Skip to comments.Officials explain proposed health plan increase, costs (DOD - TRICARE)
Posted on 01/07/2011 1:46:58 PM PST by Racehorse
Defense Secretary Robert M. Gates is seeking modest premium increases for working-age military retirees who use the TRICARE Prime health plan.
Secretary Gates unveiled sweeping cost-cutting initiatives Jan. 6, including a recommendation to increase TRICARE Prime premiums for working-age retirees in fiscal 2012, the first increase in the plan's 15-year history.
"For some time, I've spoken about the department's unaffordable health costs, and in particular the benefits provided to working-age retirees under the TRICARE program," the secretary told reporters.
"Many of these beneficiaries are employed full-time while receiving their full pensions, and often forego their employers' health plan to remain with TRICARE," he said. "This should not come as a surprise, given that the current TRICARE enrollment fee was set in 1995 at $460 a year for the basic family plan, and has not been raised since."
Secretary Gates noted the dramatic increase in insurance premiums during that period for private-sector and other government employees. Federal workers pay roughly $5,000 a year for a comparable health insurance program, he said.
"Accordingly, with the fiscal year 2012 budget, we will propose reforms in the area of military health care to better manage medical cost growth and better align the department with the rest of the country," Secretary Gates said. "These will include initiatives to become more efficient, as well as modest increases to TRICARE fees for ... working-age retirees, with fees indexed to adjust for medical inflation."
These initiatives could save the department as much as $7 billion over the next five years, he said.
Military retirees automatically are enrolled in one of two TRICARE plans, program spokesman Austin Camacho explained. Retirees who join TRICARE Prime, the system's managed-care option that covers active-duty members, pay an annual enrollment fee of $230 per year for an individual or $460 for a family. Those in TRICARE Standard, a fee-for-service plan, pay no enrollment fee or premium. Instead, they pay a yearly deductible of $150 per person or $300 per family, as well as co-payments or cost shares for inpatient and outpatient care and medications, up to a $3,000 annual cap on out-of-pocket expenses.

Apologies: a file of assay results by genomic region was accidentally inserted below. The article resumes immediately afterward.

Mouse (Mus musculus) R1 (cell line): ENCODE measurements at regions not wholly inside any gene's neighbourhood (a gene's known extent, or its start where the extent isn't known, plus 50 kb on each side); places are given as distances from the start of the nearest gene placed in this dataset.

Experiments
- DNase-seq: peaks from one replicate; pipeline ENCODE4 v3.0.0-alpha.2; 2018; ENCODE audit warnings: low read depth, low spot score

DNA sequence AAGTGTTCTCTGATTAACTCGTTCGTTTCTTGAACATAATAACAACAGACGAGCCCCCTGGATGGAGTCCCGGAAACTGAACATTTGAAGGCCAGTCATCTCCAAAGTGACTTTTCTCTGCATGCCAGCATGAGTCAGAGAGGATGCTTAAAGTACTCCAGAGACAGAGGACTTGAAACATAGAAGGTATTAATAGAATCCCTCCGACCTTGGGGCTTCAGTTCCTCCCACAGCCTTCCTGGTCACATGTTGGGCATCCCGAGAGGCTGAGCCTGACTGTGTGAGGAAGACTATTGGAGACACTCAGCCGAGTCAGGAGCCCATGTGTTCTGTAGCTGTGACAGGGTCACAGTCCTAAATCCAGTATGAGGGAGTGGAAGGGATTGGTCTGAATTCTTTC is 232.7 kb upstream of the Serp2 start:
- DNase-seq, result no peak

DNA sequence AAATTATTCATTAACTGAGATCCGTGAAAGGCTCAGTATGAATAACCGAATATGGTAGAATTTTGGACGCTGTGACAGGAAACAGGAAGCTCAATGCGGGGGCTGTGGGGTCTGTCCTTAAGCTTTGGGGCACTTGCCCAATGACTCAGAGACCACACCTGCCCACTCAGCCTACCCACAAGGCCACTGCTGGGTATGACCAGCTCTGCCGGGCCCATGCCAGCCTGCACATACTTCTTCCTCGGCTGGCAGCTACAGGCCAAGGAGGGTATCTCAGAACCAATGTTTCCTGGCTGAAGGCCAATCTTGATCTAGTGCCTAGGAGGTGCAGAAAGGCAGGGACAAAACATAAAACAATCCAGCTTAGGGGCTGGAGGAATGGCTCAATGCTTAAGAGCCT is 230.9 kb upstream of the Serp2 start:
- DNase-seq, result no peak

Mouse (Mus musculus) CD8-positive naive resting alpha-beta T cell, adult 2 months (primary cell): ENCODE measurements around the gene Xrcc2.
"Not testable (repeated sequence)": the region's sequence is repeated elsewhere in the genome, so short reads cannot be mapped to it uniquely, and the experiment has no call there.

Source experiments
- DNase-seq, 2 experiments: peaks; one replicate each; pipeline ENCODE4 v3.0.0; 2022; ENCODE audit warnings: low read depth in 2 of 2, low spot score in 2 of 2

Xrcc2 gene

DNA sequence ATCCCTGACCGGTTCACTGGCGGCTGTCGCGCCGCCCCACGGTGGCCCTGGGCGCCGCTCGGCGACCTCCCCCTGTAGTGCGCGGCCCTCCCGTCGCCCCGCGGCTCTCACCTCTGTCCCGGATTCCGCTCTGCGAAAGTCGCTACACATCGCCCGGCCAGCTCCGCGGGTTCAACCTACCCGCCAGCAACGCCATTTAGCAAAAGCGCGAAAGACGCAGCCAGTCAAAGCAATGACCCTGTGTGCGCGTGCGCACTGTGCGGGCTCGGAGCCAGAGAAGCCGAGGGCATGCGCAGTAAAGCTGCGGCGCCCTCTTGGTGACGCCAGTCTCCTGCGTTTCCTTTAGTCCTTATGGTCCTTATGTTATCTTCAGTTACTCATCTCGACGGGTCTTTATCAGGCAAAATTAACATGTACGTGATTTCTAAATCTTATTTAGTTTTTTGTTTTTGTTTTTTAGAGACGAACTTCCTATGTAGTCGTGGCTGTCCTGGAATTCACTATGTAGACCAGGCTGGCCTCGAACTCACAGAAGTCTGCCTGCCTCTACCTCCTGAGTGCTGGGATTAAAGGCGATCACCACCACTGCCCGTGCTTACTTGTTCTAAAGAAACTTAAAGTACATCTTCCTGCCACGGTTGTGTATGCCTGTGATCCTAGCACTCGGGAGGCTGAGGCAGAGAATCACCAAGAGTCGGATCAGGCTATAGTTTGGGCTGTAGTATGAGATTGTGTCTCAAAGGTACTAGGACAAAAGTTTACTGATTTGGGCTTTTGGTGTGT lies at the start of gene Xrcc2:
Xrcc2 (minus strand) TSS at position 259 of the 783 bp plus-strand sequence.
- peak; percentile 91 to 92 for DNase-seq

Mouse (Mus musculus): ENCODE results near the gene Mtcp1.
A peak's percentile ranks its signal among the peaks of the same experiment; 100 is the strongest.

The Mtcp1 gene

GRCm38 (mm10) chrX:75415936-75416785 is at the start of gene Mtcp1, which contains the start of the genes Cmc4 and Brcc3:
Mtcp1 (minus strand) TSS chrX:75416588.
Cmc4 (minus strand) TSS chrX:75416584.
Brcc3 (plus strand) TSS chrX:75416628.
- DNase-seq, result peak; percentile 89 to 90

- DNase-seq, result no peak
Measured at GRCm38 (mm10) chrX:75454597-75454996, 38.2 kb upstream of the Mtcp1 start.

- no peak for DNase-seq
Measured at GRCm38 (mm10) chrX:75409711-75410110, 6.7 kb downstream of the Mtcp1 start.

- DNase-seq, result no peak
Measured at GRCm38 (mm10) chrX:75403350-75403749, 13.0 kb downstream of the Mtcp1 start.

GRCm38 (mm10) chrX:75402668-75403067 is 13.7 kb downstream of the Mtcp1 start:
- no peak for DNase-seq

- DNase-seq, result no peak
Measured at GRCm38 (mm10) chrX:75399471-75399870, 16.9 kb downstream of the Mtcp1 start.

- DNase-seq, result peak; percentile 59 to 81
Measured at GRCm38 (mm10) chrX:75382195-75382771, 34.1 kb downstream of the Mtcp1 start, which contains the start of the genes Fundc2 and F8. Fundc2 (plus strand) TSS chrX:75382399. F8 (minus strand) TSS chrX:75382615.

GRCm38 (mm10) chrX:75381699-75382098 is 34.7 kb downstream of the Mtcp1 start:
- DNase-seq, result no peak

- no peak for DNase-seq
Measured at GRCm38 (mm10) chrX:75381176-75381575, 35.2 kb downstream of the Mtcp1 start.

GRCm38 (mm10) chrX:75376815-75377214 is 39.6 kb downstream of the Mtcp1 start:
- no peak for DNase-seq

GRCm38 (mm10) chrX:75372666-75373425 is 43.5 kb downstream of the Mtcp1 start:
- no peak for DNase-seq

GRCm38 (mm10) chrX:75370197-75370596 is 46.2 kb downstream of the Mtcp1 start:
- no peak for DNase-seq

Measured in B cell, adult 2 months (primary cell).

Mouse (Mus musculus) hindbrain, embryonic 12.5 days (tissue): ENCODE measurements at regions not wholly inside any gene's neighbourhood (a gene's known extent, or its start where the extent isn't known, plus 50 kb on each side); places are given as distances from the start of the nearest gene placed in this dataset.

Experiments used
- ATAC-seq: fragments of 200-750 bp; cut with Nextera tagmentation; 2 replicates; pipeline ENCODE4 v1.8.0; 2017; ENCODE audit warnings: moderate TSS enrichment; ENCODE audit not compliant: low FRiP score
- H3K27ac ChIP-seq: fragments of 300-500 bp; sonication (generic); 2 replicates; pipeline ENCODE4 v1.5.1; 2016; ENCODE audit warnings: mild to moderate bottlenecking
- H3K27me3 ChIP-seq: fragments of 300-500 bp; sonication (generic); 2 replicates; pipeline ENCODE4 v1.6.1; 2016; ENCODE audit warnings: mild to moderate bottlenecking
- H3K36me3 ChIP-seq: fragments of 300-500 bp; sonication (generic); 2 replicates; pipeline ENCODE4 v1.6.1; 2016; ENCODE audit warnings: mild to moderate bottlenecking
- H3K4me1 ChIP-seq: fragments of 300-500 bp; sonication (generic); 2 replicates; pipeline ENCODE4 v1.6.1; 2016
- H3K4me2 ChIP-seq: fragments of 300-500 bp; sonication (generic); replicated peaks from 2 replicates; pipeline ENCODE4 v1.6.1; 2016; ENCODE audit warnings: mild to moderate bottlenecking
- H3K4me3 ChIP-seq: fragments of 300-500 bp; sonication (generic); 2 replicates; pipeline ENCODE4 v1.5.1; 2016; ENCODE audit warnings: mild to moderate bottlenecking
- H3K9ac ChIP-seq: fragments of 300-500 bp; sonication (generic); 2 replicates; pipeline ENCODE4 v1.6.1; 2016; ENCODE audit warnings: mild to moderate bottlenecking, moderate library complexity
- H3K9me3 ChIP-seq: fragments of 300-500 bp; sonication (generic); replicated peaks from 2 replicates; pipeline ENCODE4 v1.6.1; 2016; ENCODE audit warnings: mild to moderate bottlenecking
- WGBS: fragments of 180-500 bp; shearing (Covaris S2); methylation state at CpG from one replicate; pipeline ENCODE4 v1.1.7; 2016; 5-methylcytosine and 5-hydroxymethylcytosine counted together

TRICARE Prime, the managed-care option that covers all active-duty members and many retirees, costs the government $4,202 per beneficiary per year, said Mr. Camacho. TRICARE Standard, the program's fee-for-service plan, costs $3,584 per beneficiary per year. TRICARE for Life, for beneficiaries age 65 and older, costs the government $3,874 per patient per year.
Military retirees are not required to report whether they have jobs that offer insurance plans, Mr. Camacho said, noting that having other insurance does not take them off the TRICARE rolls. Rather, he explained, TRICARE becomes the "second payer" for health care, picking up co-payments and deductibles from the primary insurance plan.
Meanwhile, the senior TRICARE officer told American Forces Press Service the system is poised to support Secretary Gates' new efficiency measures and already is making progress as it strives to provide the best health care at the best cost.
"All of these things help us work together to help us achieve the secretary's goals, and we are already starting to make progress," Navy Rear Adm. (Dr.) Christine S. Hunter said.